OWING A DEBT OF GRATITUDE

OWING A DEBT OF GRATITUDE

From Chicken Soup for the Jewish Soul

Owing a Debt of Gratitude

Stand by the roads, and look, and ask for the ancient paths: Where is the good way? Walk in it and find rest for your soul.

Jeremiah 6:16

It was the summer of 1996. My husband Joe and I, along with two other couples, were on a journey “tracing our roots” through Eastern Europe. Right before our trip to Annykst in Lithuania, the hometown of my husband’s grandmother, we were joined by four more tourists. One of them, Miriam Libenson, was a witty, cultured woman who could recite reams of Hebrew and Yiddish poetry. She had left Annykst as a very young woman, and now she was returning for a nostalgic visit with her two sons, Michael, a psychologist, and Eli, an educator from Israel.

Before their trip, Michael had done some Internet research on Annykst. He had learned the story of Max Curtis, an Annykster who, in 1941, at the age of eighteen, had fallen victim to the Nazis. He had been stripped naked and taken to a pit in town. There, together with several other young men, he was shot and left for dead. By a miracle he had survived and had come to the United States after the war.

Michael got in touch with Max, who was living in Cleveland. They soon became close friends, and the Libensons invited Max to join them on their trip “home.” So Max Curtis was the fourth person who joined us as we headed for Annykst.

As we traveled, Max told us his wartime story. After being shot three times, he had regained consciousness and climbed with great difficulty to the top of the pit. There, he discovered, to his horror, that he was the sole survivor of the massacre. Grief-stricken, he went down to a nearby river that night to wash his wounds. He then lay in a cornfield to hide. As dawn broke, he saw people walking by, and he recognized Verutke, a local gentile girl. He instinctively decided to trust her, even though most of the townspeople had demonstrated allegiance to the Nazis. He revealed his presence to her. Verutke brought Max clothes, and for several days, brought him water and a small amount of bread. One cannot imagine the great risk she took, but Max, who had seen his entire family and all his friends and their families taken away and shot, realized the danger in which Verutke had placed herself. Her brother-in-law, with whom she lived, was an active member of the Nazi Youth Movement.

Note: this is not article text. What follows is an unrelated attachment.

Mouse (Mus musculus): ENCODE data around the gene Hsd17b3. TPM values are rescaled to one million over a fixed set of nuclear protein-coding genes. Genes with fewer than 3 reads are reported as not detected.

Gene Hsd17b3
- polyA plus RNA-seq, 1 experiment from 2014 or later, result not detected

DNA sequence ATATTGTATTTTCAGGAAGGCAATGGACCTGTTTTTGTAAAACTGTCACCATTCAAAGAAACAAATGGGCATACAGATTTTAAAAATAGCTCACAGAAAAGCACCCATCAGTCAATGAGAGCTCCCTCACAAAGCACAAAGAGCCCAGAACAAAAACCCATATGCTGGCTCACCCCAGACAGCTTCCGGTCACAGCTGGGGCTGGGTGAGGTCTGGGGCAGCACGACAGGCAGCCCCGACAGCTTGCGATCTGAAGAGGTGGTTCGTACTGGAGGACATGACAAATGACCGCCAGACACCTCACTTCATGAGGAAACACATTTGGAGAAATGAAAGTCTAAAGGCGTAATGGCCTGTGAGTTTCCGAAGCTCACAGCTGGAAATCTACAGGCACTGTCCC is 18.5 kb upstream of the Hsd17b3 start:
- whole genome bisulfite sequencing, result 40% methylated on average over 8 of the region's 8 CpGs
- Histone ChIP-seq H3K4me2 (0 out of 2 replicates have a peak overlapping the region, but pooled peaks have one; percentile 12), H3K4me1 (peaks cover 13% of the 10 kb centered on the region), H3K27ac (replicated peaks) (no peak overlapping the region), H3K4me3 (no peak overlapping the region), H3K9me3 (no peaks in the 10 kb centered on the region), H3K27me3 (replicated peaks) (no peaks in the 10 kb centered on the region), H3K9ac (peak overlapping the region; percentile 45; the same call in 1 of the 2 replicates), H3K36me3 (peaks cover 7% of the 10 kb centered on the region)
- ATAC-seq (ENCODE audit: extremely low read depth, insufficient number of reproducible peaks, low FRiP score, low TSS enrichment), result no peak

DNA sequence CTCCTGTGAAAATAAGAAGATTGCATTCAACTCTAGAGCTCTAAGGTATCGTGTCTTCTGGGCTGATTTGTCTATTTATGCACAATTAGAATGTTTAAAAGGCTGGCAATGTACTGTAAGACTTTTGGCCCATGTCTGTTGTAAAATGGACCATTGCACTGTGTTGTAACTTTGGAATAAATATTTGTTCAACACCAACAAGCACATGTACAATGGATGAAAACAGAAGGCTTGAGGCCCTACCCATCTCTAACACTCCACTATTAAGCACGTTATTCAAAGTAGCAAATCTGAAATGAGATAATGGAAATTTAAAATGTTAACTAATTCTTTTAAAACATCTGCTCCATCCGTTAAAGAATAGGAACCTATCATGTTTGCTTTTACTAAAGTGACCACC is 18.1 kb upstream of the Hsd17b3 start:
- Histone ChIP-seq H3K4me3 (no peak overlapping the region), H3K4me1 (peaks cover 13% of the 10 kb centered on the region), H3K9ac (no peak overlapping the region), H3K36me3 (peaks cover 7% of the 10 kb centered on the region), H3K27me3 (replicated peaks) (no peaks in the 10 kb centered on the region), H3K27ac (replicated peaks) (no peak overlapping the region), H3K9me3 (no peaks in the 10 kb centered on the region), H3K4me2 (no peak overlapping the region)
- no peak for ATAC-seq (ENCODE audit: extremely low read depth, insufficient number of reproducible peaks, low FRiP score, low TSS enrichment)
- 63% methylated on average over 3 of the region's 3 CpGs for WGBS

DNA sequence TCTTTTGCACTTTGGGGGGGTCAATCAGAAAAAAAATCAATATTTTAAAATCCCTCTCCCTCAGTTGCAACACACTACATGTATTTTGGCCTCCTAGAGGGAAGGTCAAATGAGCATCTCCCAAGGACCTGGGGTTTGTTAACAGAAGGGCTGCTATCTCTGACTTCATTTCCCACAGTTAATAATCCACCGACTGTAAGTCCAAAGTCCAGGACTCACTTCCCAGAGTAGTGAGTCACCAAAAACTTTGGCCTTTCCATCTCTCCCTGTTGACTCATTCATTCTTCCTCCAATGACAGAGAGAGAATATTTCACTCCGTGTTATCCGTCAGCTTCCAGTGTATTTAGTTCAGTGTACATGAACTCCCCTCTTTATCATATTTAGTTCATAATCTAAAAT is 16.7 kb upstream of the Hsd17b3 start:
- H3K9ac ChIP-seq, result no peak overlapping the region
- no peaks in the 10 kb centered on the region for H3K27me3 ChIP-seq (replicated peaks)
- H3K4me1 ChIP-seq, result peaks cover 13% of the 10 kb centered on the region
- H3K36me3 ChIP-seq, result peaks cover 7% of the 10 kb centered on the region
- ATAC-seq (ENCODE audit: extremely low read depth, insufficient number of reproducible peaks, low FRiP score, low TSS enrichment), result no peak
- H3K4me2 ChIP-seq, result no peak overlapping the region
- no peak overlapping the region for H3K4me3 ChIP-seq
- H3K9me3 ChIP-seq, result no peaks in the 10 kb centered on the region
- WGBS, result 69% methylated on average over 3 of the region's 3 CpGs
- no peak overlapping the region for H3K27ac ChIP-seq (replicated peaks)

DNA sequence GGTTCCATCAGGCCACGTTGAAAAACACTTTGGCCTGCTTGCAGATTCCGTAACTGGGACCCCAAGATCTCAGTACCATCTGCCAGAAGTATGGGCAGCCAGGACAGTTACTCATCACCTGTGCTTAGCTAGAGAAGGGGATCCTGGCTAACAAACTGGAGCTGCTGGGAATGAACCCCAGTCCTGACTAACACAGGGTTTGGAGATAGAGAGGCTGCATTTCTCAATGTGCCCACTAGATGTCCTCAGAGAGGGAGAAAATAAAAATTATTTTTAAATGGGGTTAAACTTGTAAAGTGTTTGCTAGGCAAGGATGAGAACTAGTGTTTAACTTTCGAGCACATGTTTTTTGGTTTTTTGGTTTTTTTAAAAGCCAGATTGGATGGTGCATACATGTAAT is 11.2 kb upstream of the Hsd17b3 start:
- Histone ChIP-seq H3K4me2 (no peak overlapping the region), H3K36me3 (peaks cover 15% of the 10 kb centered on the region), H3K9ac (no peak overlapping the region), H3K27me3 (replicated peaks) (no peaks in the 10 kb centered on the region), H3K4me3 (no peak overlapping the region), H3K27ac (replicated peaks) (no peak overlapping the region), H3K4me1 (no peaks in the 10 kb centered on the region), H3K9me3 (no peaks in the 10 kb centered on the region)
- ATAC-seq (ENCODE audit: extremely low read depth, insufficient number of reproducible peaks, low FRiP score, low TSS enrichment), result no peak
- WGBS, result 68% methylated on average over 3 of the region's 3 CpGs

After several days, Verutke told him that she had confided in the local priest, who had suggested that Max come to the church. Not knowing what would await him there, and very frightened, he fled.

Max endured many hardships after that. He fought with the partisans and later was caught by the Germans, who thought at first that he might be a Russian spy. They were about to shoot him, but upon discovering that he was a Jew, they decided to put him in the ghetto instead.

Through all the ensuing years, Max had remembered Verutke. She was gentle, pretty and young, and knew that she had to do what was right no matter what the personal cost to her might be.